Bob Baker's Artist Empowerment Blog

14 Things I've Learned About Creative Success

  1. Turn your mistakes into a reference library, not a room to live in.

  2. Do not take advice from people who are broke and struggling -- unless you want to end up like them.

  3. Great marketing is falling in love with something, then selling your love for it -- not the product itself.

  4. Realize the lifetime value of a fan: It's far more than a single sale.

  5. Pick one aspect of your art or personality and make that the cornerstone of your public identity.

  6. Conduct yourself as if you deliver great value to everyone you encounter -- even if you don't believe you actually do at the moment.

  7. Be willing to take smart risks and overcome the fear of failure. Ask: "What's the worst thing that can happen?" Usually, not much.

  8. Beware of the quick fix. The sure and steady marathon beats the sprint every time.

  9. Ask: "How did you hear about me/us/the event?" It's one of the best, low-cost research tools you can use.

  10. Ask: "What will it take to get from 'Here's what I dream about' to 'Here's what I did'?"

  11. No one will manage you until you can manage yourself.

  12. Be proactive instead of reactive. In other words, create the circumstances you want, don't merely respond to what's handed to you.

  13. Stagnation occurs when your fear of the unknown is greater than your desire for a better life.

  14. What you do today sets the stage for the success you will enjoy tomorrow. Don't squander today.

Giving Away Your Art: The Surprising Truth

Cory Doctorow is a successful science fiction author and co-editor of the popular Boing Boing blog. In his online bio, he may be writing about books, but his perspective provides food for thought for artists, musicians, and other creative types:

I write science fiction novels -- three published to date ... These novels sell well, win awards, and are published by Tor Books (novels) and Avalon Books (collection). They're also given away for free on the Internet as Creative Commons-licensed downloads. They can be freely shared, and in some cases, remixed or translated and sold in developing countries.

I believe that we live in an era where anything that can be expressed as bits will be. I believe that bits exist to be copied. Therefore, I believe that any business-model that depends on your bits not being copied is just dumb, and that lawmakers who try to prop these up are like governments that sink fortunes into protecting people who insist on living on the sides of active volcanoes.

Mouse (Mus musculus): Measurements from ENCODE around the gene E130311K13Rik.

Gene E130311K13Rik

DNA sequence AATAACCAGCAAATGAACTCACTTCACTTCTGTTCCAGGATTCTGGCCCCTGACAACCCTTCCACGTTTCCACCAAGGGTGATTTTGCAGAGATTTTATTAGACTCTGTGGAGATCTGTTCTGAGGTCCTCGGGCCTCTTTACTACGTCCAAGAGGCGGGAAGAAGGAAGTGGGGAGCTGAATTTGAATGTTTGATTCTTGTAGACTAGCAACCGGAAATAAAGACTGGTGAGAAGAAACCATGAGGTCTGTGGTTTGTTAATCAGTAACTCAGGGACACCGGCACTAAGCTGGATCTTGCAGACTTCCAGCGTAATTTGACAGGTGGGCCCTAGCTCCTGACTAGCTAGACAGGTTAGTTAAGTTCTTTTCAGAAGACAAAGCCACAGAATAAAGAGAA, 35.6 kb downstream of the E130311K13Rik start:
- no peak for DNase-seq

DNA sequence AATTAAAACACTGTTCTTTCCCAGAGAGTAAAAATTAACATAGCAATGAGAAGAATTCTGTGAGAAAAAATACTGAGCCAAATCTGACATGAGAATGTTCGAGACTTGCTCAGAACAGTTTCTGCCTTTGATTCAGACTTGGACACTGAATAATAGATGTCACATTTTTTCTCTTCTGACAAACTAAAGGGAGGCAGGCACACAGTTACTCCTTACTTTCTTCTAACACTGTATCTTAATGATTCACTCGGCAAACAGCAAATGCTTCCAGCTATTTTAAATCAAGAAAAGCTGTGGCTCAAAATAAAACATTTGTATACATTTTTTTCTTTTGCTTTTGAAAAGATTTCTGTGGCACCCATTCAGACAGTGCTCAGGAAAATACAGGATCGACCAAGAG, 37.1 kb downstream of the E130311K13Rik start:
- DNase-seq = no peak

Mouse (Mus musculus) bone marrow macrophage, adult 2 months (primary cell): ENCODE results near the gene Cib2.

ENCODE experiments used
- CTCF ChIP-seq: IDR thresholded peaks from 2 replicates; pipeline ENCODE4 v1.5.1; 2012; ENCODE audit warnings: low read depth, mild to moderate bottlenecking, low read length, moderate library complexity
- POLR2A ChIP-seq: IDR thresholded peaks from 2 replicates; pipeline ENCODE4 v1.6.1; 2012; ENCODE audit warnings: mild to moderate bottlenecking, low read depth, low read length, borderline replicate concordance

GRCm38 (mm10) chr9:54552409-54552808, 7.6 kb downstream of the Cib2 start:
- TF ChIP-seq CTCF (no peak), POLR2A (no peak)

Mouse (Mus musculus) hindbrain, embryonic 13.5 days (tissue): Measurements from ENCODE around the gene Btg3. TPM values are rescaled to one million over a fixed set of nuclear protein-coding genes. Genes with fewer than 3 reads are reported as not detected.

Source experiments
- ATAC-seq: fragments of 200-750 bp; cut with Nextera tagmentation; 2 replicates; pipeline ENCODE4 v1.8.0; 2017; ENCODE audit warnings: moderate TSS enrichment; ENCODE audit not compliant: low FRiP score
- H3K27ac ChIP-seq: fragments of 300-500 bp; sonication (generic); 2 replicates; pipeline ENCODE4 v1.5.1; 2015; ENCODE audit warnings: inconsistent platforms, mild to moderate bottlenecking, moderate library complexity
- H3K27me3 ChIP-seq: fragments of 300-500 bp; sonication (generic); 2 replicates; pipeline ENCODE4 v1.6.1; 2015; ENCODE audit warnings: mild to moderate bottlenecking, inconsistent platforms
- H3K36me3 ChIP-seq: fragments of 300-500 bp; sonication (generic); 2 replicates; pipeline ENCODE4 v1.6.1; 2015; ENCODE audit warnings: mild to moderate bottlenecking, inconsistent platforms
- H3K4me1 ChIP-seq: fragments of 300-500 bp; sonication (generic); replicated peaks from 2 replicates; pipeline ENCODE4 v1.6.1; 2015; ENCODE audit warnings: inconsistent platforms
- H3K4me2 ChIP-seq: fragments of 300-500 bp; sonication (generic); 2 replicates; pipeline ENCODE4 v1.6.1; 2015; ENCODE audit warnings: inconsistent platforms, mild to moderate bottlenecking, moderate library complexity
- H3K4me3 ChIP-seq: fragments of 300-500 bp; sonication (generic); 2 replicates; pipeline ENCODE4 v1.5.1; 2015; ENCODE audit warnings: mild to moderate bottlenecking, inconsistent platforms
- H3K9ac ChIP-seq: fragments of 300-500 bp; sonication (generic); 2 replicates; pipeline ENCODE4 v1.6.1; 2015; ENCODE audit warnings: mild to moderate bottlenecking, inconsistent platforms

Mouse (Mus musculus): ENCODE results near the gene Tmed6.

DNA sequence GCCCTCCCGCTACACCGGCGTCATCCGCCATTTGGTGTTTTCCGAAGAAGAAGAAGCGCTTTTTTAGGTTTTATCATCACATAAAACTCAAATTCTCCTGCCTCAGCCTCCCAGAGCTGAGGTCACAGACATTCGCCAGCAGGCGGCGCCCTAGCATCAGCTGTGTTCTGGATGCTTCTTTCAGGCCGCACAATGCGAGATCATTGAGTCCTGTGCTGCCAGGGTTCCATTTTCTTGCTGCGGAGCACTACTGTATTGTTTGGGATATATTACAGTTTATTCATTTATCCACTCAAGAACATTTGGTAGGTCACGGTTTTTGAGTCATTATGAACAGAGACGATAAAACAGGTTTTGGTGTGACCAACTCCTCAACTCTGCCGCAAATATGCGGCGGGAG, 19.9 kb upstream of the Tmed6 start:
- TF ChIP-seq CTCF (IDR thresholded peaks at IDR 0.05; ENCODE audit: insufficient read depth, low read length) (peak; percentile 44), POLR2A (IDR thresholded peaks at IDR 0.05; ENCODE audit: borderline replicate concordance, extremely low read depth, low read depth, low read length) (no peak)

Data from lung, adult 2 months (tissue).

Me, I'm looking to find ways to use copying to make more money and it's working: enlisting my readers as evangelists for my work and giving them free ebooks to distribute sells more books. As Tim O'Reilly says, my problem isn't piracy, it's obscurity. Best of all, giving away ebooks gives me lots of key insights into how to make money without restricting the copying of bits. It's a win-win situation.

The quote I especially like is: "My problem isn't piracy, it's obscurity." In fact, that whole third paragraph holds a lot of wisdom. In so many ways, you have to give to get.

What do you think?


Manhatten Marketing Ideas

On this recent video short, I highlight some of the great marketing ideas I found on the streets of Manhattan during my holiday trip to NYC. Warning: You won't believe what I found in Times Square.

Watch Manhattan Marketing Ideas on YouTube here.

More NYC videos coming soon. See all my videos on my YouTube profile page.


How to Rank Higher on Google

In part 1 of this post, I detailed where my web pages rank on Google for keyword phrases related to my books and online identity: "music marketing" and "music promotion." Now I'll share a few simple tips you can use to rank better on search engines for your own keywords.

As an example, let's use a band that plays easy listening music. Here are the steps you would take:

1) Get Genre Specific

So you play "easy listening" music. Fine. But ask yourself, "Is there an even more specific way to describe what I play?" Easy listening music can be further defined as lounge, cabaret, love songs, mood music, soft rock, and more. What words best clarify your type of easy listening? And more importantly, what words might fans of your music search for online?

2) Title Tag, You're It

Be sure to include your chosen keywords in the Title tags of your pages' HTML code -- especially your home page -- with the most potent words first. Example: "Soft rock love songs from The Smooth Tones." For my purposes, I called my blog "Bob Baker's Indie Music Promotion Blog," which appears in the Title tags of every page. Google loves it when pages specifically reference what they're about.

3) Use a Keyword-Rich Domain Name or Subdirectory

The easy listening band might register or I grabbed to reinforce what my blog was about. Again, search engines like to send people to sites that clearly communicate a specific topic, and a well-chosen domain name will help.

If you already have a domain name (such as, add a subdirectory and send people to While I own, my blog is actually hosted on my main site at Therefore, my blog name, subdirectory name, and Title tags all reinforce the keywords I want to emphasize.

4) Link to Yourself

To show up on Google, you must have incoming links from web sites that are already indexed by Google. The more the merrier, and the higher profile the site, the more weight its link to you will carry.

In the old days of the Internet, you got incoming links by trying to get other sites to link to yours. You can still do that, but these days there are tons of options to create dozens of your own incoming links.